Polish storage obligation comes under scrutiny. Commentary for Interfax Energy

Poland’s gas importers could be obliged to keep gas in storage to bolster security of supply, but the proposal has been criticised on the grounds it could increase costs and hamper market liquidity.

Under new laws being pushed through by the Polish government, importers would be required to keep a minimum of 30 days of gas in storage.

In a letter sent to the government in July, the European Federation of Energy Traders (EFET) said it was concerned the new obligation would, among other things, pose „extremely high costs to importers” because storage in Poland – which is owned by subsidiaries of state-owned PGNiG – is several times more expensive than in other EU countries.

Moreover, EFET said the obligation would increase storage costs by artificially inflating demand. The new law also fails to clarify how storage capacity in neighbouring countries could be used to meet the requirements.

The obligation would also undermine the opportunity for LNG importers to contribute to security of supply via the Swinoujscie LNG terminal „as it makes the new terminal commercially unattractive”, the letter said.

„EFET believes that the amendment proposal goes against the policy ambitions envisaged by the Polish government and contradicts the spirit of solidarity and regional cooperation fostered by the ongoing revision of the EU Regulation on Security of Supply,” the letter said.

„This draft proposal could discourage non-Polish companies from participating in the Polish market and be seen as ring-fencing [Polish] consumers from the possibility to benefit from trade and cooperation with neighbouring countries,” it added.

Wojciech Jakóbik, an energy security analyst with Polish thinktank the Jagiellonian Institute, said the Polish government would need to notify the new regulation to the European Commission to ensure it complies with EU antimonopoly and competition laws and state aid rules.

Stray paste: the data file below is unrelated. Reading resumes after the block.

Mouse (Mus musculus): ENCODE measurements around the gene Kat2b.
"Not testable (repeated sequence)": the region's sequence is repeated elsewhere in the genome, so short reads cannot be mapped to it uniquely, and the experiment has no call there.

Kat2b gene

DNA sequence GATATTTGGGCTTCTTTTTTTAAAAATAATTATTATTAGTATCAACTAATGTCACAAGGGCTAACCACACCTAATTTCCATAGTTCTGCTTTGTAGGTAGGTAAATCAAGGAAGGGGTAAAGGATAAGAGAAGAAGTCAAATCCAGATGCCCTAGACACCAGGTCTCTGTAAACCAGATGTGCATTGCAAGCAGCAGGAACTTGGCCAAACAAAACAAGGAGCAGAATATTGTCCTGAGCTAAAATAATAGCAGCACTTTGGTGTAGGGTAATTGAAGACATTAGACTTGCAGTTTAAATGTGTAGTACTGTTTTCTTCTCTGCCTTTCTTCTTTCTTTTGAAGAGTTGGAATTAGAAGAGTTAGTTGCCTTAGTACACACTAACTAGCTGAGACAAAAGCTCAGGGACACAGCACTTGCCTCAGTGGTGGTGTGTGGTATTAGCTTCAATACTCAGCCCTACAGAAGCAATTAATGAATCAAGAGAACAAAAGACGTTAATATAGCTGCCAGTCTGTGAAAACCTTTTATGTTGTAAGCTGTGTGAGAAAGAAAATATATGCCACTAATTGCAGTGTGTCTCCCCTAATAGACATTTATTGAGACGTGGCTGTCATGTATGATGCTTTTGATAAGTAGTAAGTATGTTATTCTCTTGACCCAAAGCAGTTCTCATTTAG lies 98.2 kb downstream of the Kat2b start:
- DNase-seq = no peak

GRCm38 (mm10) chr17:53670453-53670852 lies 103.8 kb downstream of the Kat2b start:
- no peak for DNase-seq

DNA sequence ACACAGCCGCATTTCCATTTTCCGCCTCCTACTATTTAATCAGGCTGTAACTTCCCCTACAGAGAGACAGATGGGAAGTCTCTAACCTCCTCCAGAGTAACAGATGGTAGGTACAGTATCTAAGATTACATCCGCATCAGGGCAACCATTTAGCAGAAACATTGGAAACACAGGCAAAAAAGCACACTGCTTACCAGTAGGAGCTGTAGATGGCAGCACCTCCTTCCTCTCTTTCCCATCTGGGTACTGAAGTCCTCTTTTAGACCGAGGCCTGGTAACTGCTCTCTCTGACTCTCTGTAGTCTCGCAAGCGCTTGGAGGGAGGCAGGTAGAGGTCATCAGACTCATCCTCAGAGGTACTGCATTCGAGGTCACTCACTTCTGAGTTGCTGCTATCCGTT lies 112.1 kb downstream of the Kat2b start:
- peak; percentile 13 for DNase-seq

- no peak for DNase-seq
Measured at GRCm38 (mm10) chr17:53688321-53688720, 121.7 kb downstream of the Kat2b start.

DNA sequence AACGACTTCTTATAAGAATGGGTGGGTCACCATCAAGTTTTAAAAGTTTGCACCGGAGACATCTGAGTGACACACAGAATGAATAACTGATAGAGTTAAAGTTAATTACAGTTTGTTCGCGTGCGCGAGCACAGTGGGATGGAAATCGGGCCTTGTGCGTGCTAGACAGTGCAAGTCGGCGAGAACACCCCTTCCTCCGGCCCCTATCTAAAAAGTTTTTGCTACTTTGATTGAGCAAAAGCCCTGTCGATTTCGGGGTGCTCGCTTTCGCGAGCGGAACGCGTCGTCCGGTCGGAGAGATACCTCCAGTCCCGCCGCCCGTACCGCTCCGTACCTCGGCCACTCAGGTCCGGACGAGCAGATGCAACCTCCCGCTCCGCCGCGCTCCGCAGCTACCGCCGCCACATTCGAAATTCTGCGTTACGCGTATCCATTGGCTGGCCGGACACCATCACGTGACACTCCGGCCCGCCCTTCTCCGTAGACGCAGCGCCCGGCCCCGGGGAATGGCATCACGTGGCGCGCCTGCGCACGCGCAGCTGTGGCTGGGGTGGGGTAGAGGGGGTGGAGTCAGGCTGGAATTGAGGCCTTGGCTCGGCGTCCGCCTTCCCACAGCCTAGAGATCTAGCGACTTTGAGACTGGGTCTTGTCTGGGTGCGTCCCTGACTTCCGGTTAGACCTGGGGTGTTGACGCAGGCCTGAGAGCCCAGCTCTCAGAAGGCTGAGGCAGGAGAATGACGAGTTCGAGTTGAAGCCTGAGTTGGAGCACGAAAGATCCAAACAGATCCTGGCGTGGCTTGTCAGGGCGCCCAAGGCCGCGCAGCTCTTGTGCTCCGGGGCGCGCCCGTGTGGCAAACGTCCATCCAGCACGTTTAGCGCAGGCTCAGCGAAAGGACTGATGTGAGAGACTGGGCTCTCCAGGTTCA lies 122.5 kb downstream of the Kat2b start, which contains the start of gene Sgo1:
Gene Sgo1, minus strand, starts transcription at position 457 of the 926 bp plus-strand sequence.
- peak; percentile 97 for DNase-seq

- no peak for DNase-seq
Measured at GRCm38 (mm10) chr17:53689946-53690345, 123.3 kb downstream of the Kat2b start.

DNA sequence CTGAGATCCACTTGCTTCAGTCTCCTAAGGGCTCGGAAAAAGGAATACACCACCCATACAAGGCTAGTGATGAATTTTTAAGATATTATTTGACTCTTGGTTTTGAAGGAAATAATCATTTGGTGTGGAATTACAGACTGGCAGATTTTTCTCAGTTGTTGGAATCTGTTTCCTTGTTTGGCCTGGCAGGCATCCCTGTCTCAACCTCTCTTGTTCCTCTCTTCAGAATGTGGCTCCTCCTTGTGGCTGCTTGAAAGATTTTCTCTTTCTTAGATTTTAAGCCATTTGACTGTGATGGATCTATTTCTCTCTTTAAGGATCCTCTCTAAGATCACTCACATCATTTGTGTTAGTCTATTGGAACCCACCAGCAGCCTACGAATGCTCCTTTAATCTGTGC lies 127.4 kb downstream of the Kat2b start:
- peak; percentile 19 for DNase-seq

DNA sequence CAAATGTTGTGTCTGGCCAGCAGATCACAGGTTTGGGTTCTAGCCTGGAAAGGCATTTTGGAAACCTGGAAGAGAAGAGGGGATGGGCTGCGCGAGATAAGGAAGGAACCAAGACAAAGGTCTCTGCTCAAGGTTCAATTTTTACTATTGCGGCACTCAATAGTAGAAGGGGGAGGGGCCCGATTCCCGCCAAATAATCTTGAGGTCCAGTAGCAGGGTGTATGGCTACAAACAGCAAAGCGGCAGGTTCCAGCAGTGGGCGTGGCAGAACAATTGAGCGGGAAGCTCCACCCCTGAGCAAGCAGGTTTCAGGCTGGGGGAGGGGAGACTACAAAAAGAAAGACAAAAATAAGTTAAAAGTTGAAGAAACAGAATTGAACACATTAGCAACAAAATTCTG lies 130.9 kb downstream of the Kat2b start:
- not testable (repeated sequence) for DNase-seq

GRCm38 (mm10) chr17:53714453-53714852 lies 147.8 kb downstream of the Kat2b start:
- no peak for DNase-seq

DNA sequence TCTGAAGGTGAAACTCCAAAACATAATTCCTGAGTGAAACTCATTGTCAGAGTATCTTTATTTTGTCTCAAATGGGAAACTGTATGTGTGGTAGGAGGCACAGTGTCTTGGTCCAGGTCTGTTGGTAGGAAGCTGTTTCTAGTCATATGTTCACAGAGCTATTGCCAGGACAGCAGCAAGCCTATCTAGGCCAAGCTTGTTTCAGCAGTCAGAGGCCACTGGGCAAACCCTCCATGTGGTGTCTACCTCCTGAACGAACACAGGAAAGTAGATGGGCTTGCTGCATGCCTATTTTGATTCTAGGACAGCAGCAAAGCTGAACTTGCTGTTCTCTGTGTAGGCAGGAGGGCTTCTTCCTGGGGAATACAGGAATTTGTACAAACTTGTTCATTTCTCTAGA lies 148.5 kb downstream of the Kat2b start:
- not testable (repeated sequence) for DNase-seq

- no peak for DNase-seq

„The Sejm – the Polish parliament – is working on this act and a majority is supportive so there is no internal hurdle. The question is, what would be the stance of the commission in terms of antimonopoly and competition law? That might be an external hurdle.” Jakóbik told Interfax Natural Gas Daily.

Solidarity principle

EU regulation 994/2010 obliges member states to ensure they can supply gas to essential customers – households, schools and hospitals – for a minimum of 30 days during periods of extreme weather and/or supply disruptions. However, the rules do not specify that all gas companies should share the burden.

Moreover, the commission’s proposal for a revised security of supply regulation – which was released in mid-February – did not strengthen the storage obligations for member states but instead proposed a ‘solidarity principle’ in case of emergencies.

„The problem in Poland is that only PGNiG can provide […] gas storage and there is a difficulty with storing the gas abroad. For now, only PGNiG carries the burden of the 30-day storage obligation. In future, all the players will share it and [will] have enough gas to survive possible disruption, but that means prices will go up,” Jakóbik said.

Poland imports most of its piped gas from Russia, although the Swinoujscie terminal offers some flexibility. Earlier optimism around domestic shale gas production has faded after several majors pulled out of projects in recent years.

Around 87% of Poland’s power generation is coal-fired and most of its coal is sourced domestically. Moreover, although Poland’s per capita energy consumption is currently relatively low in comparison with Western Europe, demand is expected to increase, according to a recent paper by ratings agency Moody’s.

„This makes it challenging for policymakers to comply with EU decarbonisation policies while still protecting the country’s energy interests,” Moody’s said. „Poland’s National Energy Plan up to 2030 does not make clear how the country is to transition to a lower-carbon economy. Hard coal and lignite will continue to dominate the fuel mix over the long term, although other technologies – including renewables, gas and nuclear – will have a greater role,” it added.

PGNiG has recently held meetings with Gazprom to discuss price adjustments to the company’s long-term Yamal contract, which is set to run until 2022. PGNIG began arbitration proceedings at the Stockholm courts last May and said it had filed its case in February this year.

„Gas in Poland will be an attractive source of energy and will have an important role also in the chemical business. The condition is real diversification, meaning depoliticisation of the gas trade, which [the country has] not achieved yet due to the dependence on Gazprom,” Jakóbik said. „Until then, there are real risks for security of supply and Poles will pay extra for security, for example through storage obligations.”

Source: Interfax Energy



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